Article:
Tuesday, April 27, 2010


Indian artists have been concerned with the theme of suffering. It is in this connection that Christian symbols have offered the possibility of understanding suffering in a spiritual sense. Generally in Indian art suffering has not been depicted. The Divine is associated with Beauty understood as that which is joyful and attractive. The Shastras or canons concerned with sacred art, explicitly lay down that distortion, and corruption should not be represented in art.

Friday, January 22, 2010

Monday, January 18, 2010


The narrative series of images which we find in Indian temdple art, either in the form of bands around the Pradakshana Path, or circumambulatory path that pilgrims take when visiting a holy place, or in the more interior cloisters or courtyards of monastic buildings, conceive of the story as a kind of quest. The story invites us to take a journey, which is itself the pilgrim path.
In 1983 I worked on a long series of narrative images for the Holy Cross Fathers in Katpadi, near to Udipi on the Mangalore, Karnataka coast. Before starting this series, which were painted on rough khadi cloth, pasted on plyboard and mounted on the wall, I had looked at the stories about Krishna in the Udipi monastries that are inspired by the philosophy of Madhva Acharya. These images painted in a rather rough, spontaneous style, over a period of a few weeks, and covering some seventy feet of wall space in a narrow frieze about three feet high, were an attempt to see the whole life of Christ as a journey. This linked up with an understanding of the Rosary, as a garland (mala) of images, which could be divided into three strands of Joyful, Sorrowful and Glorious mysteries. In a way these images which I developed later into a set of canvases that are now in Germany, commissioned by the Missions Prokure of the Jesuits in Nuerenberg, constituted a kind of visual lectio divina. They were a meditation on the Jesus Way which could perhaps be developed into a meditative practice of the imagination exploring the many metaphors that arise out of the life of Jesus the story teller, who was himself the Parable of God's intervention in human history.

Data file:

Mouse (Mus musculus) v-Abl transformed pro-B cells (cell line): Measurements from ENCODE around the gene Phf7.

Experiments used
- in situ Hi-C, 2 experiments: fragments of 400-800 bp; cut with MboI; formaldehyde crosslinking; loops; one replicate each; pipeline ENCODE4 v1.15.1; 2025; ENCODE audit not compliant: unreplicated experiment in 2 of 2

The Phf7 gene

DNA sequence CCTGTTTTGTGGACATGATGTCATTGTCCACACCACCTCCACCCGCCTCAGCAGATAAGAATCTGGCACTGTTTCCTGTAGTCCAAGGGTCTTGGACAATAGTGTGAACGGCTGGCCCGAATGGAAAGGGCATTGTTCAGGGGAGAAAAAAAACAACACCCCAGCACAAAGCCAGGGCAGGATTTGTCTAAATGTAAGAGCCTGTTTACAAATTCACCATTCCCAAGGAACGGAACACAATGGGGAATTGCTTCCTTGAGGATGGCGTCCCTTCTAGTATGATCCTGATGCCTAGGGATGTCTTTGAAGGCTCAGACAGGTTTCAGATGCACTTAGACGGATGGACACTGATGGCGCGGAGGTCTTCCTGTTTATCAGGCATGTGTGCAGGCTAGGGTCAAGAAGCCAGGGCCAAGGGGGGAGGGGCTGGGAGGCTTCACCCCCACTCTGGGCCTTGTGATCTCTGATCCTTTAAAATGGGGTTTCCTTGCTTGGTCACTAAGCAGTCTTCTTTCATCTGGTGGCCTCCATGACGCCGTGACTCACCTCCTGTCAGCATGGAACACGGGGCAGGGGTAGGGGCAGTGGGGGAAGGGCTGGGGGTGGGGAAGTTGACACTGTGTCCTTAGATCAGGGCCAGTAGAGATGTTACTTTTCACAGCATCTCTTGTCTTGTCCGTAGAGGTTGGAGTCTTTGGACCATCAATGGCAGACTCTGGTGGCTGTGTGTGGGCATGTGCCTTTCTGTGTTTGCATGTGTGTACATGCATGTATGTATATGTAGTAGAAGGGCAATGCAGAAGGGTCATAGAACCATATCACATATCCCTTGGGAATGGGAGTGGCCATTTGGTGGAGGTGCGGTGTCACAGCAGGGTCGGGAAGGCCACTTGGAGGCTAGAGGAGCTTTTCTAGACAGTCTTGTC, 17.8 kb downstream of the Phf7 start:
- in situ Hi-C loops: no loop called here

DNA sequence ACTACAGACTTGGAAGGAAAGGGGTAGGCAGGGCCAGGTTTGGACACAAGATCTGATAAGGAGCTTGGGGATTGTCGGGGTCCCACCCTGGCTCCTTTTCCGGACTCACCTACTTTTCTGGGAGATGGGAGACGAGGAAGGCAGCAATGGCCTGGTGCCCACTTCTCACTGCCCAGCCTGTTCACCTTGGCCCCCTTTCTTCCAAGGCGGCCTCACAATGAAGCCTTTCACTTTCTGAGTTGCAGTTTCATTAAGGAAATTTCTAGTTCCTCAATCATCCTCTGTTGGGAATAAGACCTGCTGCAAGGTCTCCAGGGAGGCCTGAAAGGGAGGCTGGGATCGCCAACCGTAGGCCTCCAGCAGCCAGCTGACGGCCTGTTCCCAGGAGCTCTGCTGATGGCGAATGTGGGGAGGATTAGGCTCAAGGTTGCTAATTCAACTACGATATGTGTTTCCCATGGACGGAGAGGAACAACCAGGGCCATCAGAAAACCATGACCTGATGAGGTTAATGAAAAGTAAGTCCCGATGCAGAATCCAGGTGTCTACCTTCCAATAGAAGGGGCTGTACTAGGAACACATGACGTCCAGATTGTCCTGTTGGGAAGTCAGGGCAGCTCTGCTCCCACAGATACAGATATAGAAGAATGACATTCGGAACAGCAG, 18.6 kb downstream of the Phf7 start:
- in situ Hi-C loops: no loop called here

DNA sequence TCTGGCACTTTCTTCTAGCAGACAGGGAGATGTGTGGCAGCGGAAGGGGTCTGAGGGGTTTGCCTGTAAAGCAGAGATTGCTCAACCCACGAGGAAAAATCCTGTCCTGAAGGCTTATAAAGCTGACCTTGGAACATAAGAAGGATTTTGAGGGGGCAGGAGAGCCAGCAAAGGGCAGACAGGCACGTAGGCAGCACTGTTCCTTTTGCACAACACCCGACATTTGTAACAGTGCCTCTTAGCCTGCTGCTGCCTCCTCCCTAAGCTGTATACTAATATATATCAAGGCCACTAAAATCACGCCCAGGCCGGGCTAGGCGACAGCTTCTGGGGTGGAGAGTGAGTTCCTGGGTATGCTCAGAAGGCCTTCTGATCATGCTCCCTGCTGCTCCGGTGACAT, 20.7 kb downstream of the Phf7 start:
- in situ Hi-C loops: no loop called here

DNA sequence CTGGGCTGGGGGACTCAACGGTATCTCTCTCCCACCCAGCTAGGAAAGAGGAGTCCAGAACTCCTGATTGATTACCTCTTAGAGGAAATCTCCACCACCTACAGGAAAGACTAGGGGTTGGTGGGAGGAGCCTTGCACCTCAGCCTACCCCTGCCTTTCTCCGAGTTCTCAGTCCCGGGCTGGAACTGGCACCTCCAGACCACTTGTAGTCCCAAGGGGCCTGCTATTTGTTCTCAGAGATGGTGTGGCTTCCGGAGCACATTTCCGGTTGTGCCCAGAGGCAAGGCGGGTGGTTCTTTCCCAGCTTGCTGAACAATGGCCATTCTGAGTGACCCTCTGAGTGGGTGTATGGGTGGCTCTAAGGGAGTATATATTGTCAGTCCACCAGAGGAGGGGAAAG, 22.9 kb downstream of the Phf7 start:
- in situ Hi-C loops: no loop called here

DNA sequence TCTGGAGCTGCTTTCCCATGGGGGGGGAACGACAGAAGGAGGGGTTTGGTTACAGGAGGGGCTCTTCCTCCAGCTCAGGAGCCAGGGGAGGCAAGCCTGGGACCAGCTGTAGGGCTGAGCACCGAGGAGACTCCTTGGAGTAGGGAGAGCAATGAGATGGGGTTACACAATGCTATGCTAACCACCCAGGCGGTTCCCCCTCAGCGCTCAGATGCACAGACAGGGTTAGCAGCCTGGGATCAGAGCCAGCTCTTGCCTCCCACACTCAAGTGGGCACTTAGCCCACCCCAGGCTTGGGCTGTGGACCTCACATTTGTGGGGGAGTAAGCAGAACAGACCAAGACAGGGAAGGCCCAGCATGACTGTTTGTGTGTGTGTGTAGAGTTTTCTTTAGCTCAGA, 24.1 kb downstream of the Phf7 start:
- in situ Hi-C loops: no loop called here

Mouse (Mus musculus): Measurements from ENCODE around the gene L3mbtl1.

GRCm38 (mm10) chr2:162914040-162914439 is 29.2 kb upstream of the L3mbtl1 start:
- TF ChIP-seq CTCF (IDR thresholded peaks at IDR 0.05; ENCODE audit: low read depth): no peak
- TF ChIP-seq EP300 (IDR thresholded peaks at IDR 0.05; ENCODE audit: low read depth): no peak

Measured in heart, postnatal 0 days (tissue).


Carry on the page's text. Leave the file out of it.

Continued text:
When working on the Kristha Katha series in Mangalore, I had in mind the narrative paintings that I saw in the Madhva monasteries of Udipi, which depicted the stories about Bala Krishna, from the Bhagwad Purana. There seems to be a kind of consecutive logic in the way these stories interlink, which remind one of a kind of journey, or pilgrimage.


There is a freshness and lyrical quality in the Nativity stories, which have always touched the heart. The Annunciation, Visitation, and birth of Jesus have a kind of innocence.


The infancy narratives which include a number of scenes from the childhood of Jesus, and also the life and ministry of John the Baptist, have been included in the Joyful Mysteries.